Taste the local flavour of Kashmir at this morning market on Dal Lake

Dal Lake may have its touristy pleasure with mountains reflecting on its darkwater lending reminiscence of Bollywood of the 80s

Photo: Sayantani 

The hotel intercom started buzzing like crazy. The pitch of the tone too high to ignore the call, I pick up the phone with utter annoyance. The voice on the other side was baritone mixed with candy. It’s the front desk manager Aman. “Good Morning.Your car is waiting at the porch,” was all he had to say.

I quickly woke up and remembered, I am at Srinagar, one of the prettiest valleys in thecountry. I can’t blame Aman for ruining my sleep as it was me who agreed on it.The night before, while gorging on chef recommended Kashmiri Biryani at Takht-E-Suliaman, Aman came up with the idea of me visiting the early morning market on the Dal Lake. The stay at RK Sarovar Portico Srinagar has been made memorable by this gentleman, who sensing my knack for exploration, has suggested some unconventional places to visit.

While most people visit Dal Lake during the day or evening, the local market on water triggered my curiosity and I have arrived at Jetty No. 13, bang opposite a small mosque. With the morning Azaan as backdrop, I was amused by the beauty of the lake in dark with orange sky in the east. Everything here looks black, even the mountains around, except for the eastern sky getting ready for a new day.


The boatman quoted  Rs 600 for an hour long shikara ride, I agreed. Ten minutes into the ride, the only thing audible right now is the splashing sound the rows are making.

There was a boatman rowing a shikara in the middle of the lake, whom I called for. He quoted me Rs 600 for an hour long shikara ride, I agreed. Ten minutes into the ride, the only thing audible right now is the splashing sound the rows are making. I was expecting Altaf, the boatman, would start a folk song, but he seems too reserved to be asked for. We have now left behind the wide lake andentered a narrow canal with shops lined up on both sides. These shops aresituated on the houseboats that are stationed in hundreds across the lake.While many houseboats serve as homestays, majority are residences for local people who can’t afford land. If you ask me about the hygiene of these houseboats, that’s a subject not much should be spoken about. The black water and plastic waste all around are proof enough. When I was pondering over thisserious environmental issue, a humming noise could be heard. The boatman saidin a low voice, “That’s the market!”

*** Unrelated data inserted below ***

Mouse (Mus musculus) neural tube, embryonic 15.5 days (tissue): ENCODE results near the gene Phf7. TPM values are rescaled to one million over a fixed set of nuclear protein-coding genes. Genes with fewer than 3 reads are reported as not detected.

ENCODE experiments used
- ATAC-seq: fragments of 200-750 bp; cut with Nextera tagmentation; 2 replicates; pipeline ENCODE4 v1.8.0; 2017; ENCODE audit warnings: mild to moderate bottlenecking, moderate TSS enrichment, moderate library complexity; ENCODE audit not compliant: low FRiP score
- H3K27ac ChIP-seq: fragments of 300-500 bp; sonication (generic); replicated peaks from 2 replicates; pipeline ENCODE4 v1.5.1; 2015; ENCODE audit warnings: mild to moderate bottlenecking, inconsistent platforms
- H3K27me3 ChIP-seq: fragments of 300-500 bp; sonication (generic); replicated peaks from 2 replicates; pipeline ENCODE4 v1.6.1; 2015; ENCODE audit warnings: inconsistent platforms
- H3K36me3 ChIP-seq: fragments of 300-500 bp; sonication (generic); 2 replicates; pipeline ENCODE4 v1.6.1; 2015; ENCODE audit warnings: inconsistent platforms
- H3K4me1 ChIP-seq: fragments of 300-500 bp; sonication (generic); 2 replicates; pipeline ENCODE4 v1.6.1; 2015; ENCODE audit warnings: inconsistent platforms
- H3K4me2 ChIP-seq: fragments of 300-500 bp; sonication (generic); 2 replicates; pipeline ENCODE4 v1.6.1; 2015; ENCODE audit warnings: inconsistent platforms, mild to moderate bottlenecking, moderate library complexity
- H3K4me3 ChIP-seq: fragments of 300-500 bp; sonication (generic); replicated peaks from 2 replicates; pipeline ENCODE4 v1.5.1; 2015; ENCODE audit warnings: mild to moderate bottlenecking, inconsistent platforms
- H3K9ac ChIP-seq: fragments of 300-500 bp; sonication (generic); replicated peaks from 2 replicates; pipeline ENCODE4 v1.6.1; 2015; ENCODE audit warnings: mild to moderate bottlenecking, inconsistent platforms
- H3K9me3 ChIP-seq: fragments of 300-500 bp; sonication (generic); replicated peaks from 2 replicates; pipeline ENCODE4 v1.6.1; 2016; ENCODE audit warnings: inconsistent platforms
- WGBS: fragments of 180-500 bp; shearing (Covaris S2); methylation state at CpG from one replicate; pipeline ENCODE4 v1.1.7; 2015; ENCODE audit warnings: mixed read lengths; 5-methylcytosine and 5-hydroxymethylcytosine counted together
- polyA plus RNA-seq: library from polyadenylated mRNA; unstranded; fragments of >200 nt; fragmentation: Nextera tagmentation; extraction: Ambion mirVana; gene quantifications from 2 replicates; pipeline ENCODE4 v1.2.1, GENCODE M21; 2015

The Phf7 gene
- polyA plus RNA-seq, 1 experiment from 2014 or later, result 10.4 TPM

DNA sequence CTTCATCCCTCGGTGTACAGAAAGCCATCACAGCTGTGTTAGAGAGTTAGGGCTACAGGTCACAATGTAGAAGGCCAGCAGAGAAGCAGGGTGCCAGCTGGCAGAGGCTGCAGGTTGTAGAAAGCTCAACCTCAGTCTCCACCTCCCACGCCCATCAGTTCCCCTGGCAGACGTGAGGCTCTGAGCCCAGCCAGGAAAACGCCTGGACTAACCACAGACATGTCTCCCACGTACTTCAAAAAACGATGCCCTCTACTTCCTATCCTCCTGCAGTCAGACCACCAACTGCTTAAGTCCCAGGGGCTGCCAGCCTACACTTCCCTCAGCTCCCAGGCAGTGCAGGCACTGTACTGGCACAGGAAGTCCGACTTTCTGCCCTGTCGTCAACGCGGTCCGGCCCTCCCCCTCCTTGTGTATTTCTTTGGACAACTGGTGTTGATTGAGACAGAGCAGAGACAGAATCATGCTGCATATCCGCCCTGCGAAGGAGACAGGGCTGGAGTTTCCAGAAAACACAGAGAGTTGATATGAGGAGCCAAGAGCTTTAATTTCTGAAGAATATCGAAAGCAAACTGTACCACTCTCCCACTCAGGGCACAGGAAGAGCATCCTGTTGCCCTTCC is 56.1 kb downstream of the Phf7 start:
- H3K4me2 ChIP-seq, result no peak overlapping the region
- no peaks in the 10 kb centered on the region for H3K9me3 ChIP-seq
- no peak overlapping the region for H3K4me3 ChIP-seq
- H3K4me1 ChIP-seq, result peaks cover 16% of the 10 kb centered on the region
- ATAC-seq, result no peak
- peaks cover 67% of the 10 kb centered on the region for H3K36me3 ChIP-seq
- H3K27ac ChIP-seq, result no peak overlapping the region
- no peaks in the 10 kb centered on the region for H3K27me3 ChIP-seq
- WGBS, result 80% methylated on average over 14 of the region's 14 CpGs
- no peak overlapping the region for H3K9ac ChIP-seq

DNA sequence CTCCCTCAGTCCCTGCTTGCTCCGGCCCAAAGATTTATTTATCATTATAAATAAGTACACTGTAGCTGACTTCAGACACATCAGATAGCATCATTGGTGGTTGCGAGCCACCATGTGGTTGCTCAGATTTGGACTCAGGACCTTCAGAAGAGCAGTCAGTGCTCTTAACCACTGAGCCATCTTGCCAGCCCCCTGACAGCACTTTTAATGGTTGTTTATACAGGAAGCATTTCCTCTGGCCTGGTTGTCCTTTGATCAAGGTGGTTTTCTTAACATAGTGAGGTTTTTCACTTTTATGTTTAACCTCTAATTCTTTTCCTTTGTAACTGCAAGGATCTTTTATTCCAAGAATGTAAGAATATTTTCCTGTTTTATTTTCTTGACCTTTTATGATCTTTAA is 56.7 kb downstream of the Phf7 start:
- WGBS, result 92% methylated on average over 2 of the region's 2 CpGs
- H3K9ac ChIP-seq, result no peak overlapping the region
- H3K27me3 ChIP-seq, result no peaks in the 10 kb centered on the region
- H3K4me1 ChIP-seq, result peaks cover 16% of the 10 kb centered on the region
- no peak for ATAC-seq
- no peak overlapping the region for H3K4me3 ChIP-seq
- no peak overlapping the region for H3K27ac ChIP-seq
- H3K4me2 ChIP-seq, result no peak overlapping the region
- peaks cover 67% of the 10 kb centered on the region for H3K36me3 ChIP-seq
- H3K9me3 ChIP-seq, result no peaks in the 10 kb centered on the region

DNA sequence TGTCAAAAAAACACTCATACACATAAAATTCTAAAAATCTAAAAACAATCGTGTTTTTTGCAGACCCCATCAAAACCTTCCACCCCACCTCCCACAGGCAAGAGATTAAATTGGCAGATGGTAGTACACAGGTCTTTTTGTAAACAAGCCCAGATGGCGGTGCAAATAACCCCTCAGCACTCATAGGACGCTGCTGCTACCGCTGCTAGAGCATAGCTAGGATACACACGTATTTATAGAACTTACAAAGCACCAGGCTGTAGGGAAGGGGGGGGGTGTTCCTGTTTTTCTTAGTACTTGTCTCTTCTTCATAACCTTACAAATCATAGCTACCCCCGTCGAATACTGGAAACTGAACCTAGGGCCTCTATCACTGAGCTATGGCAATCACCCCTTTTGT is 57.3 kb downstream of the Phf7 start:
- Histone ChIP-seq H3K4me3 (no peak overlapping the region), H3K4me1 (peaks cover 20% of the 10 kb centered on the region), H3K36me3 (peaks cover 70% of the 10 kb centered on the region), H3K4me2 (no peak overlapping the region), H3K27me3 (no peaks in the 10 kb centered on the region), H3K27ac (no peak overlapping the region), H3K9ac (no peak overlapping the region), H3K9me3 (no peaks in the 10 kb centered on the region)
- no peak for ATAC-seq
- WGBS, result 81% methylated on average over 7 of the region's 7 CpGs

It started with flowers. Lilies, lotus, roses,chrysanthemum and a wide range of flowers being sold

I have neverseen a market on water before. With Dal Lake as a setting, I was awaiting a surpriseand I was. Never did I imagine, a full-fledged market can be just on boats,where both customers and sellers are rowing. And just like any market, there are rows for each items. It started with flowers. Lilies, lotus, roses,chrysanthemum and a wide range of flowers being sold. While the first set of sellers were men, as we rowed forward, majority flower sellers are women. With dupatta tied over their heads like turban, these women were selling the flowers to people, who have come from the middle of the city. Hesitant to speak to tourists, one of the women pushed her mother, who informed, this is the only place where they sell, except for some petty sales to tourists. They earn Rs200-Rs 600 a day depending on the market.


There are almost 50 vegetablesellers vending potato, onion, eggplant, okra, even fishes and eggs. The fishes are mostly from the lakes and stream nearby.

And then began the fruits and vegetable markets. Priced equal to the land markets, these are meant for consumption of the houseboats. There are vendors from land whobuy these vegetables in bulk as well. A few vegetables like gourd, cucumber,and pumpkin are grown by the people living on water. The tiny pieces of landthat pop up across the lake are used for growing. There are almost 50 vegetable sellers vending potato, onion, eggplant, okra, even fishes and eggs. The fishes are mostly from the lakes and stream nearby. The market was at its peak at 6AM.With first rays of sun making the bitter gourd shine, the sellers were toobusy. They must wrap up the market in half an hour to facilitate the tourists. Dal Lake may have its touristy pleasure with mountains reflecting on its dark water lending reminiscence of Bollywood of the 80s. But this market is for thetravellers who love sharing proximity with local culture.

I return to the hotel room enlightened. I enter the room to find my breakfast waiting bythe bed, as asked for. Gorging on a palate of roasted meat and dry fruit ladenpan cakes, I can now sleep seeing how peaceful this part of the country is. But the phone rings, Aman has dialled in with another set of itinerary to explore the local culture.

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